A group of scientists from the University of Linz and the Johannes Kepler University in Austria has carried out lengthy damp-heat tests on double glass solar modules made with UV-transparent ethylene vinyl acetate copolymer (EVA) and polyolefin elastomer (POE) encapsulants for over 10,000 hours and has found several advantages of using POE encapsulants compared to EVA materials.
“The investigations clearly revealed that POE is outperforming EVA especially when it comes to long-term durability of double glass modules under damp heat conditions,” the research's corresponding author, Gernot Wallner, told pv magazine, noting that the main advantages of POE are less water uptake and scattering effects, improved interfacial strength in hot-humid environment, as well as a tendency to resist the formation of acidic degradation products and an enhanced barrier capability against sodium ion diffusion.
“Especially in encapsulants of double glass modules, the formation and transport of low molar mass substances, such as acidic degradation products, water vapor or sodium ions is crucial for the long-term durability,” he added.
The study involved preparing double glass laminate specimens measuring 25 mm × 25 mm× 7 mm. The UV transparency of the encapsulant materials was achieved by adding hindered amine light stabilizers (HALS). Alternative stabilizers, such as phenolic antioxidants, were avoided due to their acidic tendencies.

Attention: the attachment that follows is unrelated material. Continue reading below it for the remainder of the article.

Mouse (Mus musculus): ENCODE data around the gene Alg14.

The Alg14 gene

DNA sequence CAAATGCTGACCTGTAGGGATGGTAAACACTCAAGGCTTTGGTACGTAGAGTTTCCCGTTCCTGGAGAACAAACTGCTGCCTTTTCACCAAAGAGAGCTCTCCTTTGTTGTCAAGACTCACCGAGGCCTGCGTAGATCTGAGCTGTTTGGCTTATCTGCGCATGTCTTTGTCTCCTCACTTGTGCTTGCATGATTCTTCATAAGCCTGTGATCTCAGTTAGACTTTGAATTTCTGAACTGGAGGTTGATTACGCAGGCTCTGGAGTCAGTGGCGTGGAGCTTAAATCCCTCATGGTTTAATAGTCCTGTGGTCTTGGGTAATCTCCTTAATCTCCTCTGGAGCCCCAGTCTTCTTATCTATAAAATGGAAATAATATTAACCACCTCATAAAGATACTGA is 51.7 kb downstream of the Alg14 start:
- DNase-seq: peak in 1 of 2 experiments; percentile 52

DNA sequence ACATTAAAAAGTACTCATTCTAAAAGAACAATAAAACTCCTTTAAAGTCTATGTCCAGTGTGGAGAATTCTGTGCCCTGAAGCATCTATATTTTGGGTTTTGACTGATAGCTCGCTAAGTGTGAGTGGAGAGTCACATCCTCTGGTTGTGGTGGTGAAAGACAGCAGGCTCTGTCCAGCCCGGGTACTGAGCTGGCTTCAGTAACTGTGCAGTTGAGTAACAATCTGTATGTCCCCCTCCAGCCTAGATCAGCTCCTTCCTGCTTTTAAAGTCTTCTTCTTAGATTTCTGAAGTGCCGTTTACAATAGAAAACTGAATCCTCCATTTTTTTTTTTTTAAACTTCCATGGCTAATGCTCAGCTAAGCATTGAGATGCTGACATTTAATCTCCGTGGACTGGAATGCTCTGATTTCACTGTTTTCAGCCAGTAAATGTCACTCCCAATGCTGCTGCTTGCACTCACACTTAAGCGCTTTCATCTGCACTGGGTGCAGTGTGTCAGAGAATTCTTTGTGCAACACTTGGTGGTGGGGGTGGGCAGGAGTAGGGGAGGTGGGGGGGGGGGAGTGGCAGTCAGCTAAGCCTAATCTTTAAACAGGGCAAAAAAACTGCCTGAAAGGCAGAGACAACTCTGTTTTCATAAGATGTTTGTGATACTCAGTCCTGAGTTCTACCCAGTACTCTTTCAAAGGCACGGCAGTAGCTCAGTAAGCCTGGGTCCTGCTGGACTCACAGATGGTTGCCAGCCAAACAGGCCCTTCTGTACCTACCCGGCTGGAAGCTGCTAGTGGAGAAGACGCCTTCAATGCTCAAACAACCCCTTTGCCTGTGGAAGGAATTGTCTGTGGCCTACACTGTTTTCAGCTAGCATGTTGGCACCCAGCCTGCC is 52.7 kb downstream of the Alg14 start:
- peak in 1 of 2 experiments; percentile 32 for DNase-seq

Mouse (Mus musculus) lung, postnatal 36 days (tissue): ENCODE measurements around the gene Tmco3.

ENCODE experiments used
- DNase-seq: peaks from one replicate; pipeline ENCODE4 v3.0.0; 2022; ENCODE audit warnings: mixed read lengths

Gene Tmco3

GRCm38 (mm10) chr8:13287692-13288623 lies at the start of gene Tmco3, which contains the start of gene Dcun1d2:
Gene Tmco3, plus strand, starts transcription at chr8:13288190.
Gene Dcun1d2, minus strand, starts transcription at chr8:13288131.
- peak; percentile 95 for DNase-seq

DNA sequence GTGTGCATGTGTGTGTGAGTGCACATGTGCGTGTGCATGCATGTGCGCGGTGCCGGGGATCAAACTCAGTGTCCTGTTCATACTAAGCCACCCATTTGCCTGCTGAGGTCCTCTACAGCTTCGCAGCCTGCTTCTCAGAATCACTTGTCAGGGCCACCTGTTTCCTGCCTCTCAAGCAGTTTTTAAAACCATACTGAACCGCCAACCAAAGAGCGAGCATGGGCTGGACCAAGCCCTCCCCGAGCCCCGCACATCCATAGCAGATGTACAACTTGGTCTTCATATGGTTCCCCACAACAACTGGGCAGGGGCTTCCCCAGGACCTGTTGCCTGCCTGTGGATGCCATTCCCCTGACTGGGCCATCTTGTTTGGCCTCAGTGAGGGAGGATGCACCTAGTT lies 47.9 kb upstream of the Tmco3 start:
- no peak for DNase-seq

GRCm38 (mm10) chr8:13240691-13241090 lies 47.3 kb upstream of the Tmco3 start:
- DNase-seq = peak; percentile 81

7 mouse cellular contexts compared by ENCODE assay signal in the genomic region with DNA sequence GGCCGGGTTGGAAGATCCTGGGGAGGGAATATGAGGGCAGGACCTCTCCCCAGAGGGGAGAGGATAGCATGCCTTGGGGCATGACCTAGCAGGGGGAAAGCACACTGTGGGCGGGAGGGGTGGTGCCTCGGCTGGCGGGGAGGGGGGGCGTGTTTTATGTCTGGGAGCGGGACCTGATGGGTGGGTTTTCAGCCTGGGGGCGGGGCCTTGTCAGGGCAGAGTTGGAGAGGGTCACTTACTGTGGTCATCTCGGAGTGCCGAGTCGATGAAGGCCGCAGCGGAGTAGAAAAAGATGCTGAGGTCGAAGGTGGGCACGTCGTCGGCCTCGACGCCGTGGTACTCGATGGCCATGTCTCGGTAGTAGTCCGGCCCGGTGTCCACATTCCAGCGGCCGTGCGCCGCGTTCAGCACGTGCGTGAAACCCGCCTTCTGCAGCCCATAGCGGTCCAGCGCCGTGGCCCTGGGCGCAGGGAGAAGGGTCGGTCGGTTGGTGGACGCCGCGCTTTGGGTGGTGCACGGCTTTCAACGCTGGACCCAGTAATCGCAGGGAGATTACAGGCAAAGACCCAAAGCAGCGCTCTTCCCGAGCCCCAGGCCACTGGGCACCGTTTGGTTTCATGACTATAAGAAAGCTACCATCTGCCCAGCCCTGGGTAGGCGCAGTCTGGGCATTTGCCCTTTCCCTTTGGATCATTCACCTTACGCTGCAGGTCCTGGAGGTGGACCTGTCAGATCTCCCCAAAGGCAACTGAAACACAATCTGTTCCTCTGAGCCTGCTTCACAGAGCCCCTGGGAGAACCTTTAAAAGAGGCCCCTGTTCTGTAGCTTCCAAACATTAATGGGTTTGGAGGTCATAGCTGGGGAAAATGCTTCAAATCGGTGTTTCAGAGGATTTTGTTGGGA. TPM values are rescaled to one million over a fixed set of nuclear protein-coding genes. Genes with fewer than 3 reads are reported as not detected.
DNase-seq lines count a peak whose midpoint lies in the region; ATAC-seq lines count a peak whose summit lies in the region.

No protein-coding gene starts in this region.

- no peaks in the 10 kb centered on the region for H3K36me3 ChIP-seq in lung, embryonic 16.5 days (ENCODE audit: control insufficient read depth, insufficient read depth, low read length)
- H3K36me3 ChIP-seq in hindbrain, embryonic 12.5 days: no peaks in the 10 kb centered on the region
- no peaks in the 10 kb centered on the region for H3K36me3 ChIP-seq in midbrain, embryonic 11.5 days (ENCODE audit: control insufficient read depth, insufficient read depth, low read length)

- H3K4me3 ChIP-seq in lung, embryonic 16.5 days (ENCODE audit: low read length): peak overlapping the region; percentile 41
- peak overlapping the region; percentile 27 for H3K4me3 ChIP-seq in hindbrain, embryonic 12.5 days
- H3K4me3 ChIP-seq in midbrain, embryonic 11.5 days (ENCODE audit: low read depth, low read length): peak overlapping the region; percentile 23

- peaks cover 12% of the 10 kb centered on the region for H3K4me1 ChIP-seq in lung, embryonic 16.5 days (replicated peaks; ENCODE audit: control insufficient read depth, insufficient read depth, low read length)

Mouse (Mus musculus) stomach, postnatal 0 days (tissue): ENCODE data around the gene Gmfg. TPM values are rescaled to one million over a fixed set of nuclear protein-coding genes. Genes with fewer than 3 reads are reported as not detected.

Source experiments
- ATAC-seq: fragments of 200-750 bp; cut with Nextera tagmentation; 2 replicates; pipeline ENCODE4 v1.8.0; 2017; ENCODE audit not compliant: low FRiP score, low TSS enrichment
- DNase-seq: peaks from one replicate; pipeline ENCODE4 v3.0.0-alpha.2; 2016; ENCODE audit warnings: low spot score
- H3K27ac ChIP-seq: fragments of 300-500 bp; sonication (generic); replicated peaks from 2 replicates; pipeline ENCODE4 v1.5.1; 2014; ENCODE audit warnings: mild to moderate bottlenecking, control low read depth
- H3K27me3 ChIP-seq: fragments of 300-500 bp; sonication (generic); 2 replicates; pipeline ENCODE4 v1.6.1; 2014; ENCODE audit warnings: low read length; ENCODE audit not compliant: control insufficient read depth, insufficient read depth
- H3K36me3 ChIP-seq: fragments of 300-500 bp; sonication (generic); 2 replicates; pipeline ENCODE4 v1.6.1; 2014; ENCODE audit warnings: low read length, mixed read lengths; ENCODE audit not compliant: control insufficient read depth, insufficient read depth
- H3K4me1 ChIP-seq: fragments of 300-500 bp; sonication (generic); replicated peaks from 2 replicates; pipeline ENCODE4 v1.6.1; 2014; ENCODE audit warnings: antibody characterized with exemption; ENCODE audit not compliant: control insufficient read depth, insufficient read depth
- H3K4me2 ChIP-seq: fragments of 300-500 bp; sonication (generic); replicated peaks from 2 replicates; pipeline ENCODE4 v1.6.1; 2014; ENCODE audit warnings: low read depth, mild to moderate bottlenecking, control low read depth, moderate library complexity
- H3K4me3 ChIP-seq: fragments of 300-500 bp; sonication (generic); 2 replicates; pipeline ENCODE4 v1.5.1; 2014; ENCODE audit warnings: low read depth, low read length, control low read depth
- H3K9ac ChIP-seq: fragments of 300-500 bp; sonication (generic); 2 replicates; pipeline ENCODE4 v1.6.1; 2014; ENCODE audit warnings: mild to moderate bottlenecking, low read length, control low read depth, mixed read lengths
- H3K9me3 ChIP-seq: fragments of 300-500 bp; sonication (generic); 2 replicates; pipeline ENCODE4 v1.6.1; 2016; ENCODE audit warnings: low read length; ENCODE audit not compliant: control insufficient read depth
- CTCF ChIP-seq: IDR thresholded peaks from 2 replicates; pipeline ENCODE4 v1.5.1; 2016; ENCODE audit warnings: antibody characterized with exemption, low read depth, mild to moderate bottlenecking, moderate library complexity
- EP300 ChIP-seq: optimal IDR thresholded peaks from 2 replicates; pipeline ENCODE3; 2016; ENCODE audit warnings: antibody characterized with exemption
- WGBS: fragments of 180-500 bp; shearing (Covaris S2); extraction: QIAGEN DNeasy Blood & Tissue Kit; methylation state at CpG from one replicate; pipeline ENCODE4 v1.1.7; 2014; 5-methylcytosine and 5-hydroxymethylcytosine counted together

The specimens were placed in an environmental chamber at relative humidity for exposure up to 10,000 hours under damp heat conditions of 85 C at 85 % and wer then shear load tested, exploring several failure modes.
Materials were characterized throughout the experiment with several tools, including microscopy visual appearance, UV-visible-near infrared (UVVISNIR) spectroscopy for hemispheric and diffuse transmittance, compressive shear testing (CST) to determine changes in ultimate shear load, differential scanning calorimetry (DSC) to measure effects on the thermal transition in the melting range, and to assess compressive shear fractures. The researchers also used X-ray photoelectron spectroscopy (XP) and macro and microscopic infrared testing (FTIR).
“The main surprise was the excellent adherence of low-polar hydrocarbon-based POE to the solar glass substrates at elevated temperatures. Moreover, the adherence was even improved under hot-humid conditions,” said Wallner.
The results of the test were presented in the study “Effect of global damp heat ageing on debonding of crosslinked EVA- and POE-glass laminates” published in Solar Energy Materials and Solar Cells.
Looking ahead, the researchers see further research required on the durability of double-glass laminates for EVA, POE, thermoplastic polyolefin encapsulants, as well as toughened solar glass substrates, with a focus on the effects of UV and damp heat loading conditions at the specimen level to better understand UV weathering effects and superimposed cyclic mechanical or electrical stresses.
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